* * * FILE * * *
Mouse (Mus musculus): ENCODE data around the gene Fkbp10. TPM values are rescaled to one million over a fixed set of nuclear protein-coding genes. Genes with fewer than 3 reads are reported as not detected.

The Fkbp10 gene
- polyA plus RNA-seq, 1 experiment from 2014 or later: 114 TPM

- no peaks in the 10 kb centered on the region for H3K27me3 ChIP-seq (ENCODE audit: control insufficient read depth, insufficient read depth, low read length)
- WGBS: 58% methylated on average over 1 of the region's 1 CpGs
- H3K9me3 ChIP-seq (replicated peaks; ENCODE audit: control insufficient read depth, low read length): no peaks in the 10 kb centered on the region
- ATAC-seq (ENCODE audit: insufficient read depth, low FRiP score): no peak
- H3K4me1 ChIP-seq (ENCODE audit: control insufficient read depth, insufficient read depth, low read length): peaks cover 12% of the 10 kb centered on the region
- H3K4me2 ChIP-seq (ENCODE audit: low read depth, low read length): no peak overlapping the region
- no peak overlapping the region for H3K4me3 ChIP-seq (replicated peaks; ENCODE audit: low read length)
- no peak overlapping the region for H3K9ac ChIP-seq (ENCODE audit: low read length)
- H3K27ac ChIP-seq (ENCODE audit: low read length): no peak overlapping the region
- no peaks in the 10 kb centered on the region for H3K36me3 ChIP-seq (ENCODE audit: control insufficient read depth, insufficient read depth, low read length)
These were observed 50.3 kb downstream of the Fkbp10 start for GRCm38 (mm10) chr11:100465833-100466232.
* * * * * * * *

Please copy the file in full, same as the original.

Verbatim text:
Mouse (Mus musculus): ENCODE data around the gene Fkbp10. TPM values are rescaled to one million over a fixed set of nuclear protein-coding genes. Genes with fewer than 3 reads are reported as not detected.

The Fkbp10 gene
- polyA plus RNA-seq, 1 experiment from 2014 or later: 114 TPM

- no peaks in the 10 kb centered on the region for H3K27me3 ChIP-seq (ENCODE audit: control insufficient read depth, insufficient read depth, low read length)
- WGBS: 58% methylated on average over 1 of the region's 1 CpGs
- H3K9me3 ChIP-seq (replicated peaks; ENCODE audit: control insufficient read depth, low read length): no peaks in the 10 kb centered on the region
- ATAC-seq (ENCODE audit: insufficient read depth, low FRiP score): no peak
- H3K4me1 ChIP-seq (ENCODE audit: control insufficient read depth, insufficient read depth, low read length): peaks cover 12% of the 10 kb centered on the region
- H3K4me2 ChIP-seq (ENCODE audit: low read depth, low read length): no peak overlapping the region
- no peak overlapping the region for H3K4me3 ChIP-seq (replicated peaks; ENCODE audit: low read length)
- no peak overlapping the region for H3K9ac ChIP-seq (ENCODE audit: low read length)
- H3K27ac ChIP-seq (ENCODE audit: low read length): no peak overlapping the region
- no peaks in the 10 kb centered on the region for H3K36me3 ChIP-seq (ENCODE audit: control insufficient read depth, insufficient read depth, low read length)
These were observed 50.3 kb downstream of the Fkbp10 start for GRCm38 (mm10) chr11:100465833-100466232.